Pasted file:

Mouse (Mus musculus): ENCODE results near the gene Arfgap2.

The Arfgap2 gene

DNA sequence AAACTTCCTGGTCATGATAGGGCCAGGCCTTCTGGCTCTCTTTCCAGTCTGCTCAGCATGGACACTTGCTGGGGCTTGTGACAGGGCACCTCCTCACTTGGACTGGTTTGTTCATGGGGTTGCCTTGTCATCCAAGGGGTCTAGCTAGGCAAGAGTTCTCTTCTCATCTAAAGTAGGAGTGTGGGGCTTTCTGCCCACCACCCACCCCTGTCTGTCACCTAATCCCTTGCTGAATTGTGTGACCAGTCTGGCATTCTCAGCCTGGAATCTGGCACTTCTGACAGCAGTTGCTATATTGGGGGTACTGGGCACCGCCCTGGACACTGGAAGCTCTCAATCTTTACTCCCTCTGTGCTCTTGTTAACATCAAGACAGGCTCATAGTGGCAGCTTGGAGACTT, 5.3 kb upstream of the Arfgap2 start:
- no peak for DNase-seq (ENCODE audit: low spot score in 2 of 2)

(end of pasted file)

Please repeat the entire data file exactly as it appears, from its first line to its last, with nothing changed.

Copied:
Mouse (Mus musculus): ENCODE results near the gene Arfgap2.

The Arfgap2 gene

DNA sequence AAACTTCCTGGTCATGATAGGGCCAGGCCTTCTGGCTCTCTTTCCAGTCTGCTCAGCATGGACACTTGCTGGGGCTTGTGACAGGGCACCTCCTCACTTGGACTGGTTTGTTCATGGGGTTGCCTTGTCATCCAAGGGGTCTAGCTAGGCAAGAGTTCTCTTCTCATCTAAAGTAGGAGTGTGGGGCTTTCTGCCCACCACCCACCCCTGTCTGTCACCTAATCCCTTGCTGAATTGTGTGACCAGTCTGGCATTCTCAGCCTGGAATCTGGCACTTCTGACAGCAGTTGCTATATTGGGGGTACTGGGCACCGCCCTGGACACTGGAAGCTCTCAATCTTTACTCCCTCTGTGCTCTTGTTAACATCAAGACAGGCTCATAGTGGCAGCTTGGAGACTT, 5.3 kb upstream of the Arfgap2 start:
- no peak for DNase-seq (ENCODE audit: low spot score in 2 of 2)